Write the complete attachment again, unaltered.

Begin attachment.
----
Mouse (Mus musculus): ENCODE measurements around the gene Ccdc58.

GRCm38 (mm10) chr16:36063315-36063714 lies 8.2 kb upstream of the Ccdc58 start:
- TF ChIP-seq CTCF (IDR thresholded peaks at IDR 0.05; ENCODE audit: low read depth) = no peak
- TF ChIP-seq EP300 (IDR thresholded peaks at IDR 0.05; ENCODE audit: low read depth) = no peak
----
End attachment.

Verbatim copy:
Mouse (Mus musculus): ENCODE measurements around the gene Ccdc58.

GRCm38 (mm10) chr16:36063315-36063714 lies 8.2 kb upstream of the Ccdc58 start:
- TF ChIP-seq CTCF (IDR thresholded peaks at IDR 0.05; ENCODE audit: low read depth) = no peak
- TF ChIP-seq EP300 (IDR thresholded peaks at IDR 0.05; ENCODE audit: low read depth) = no peak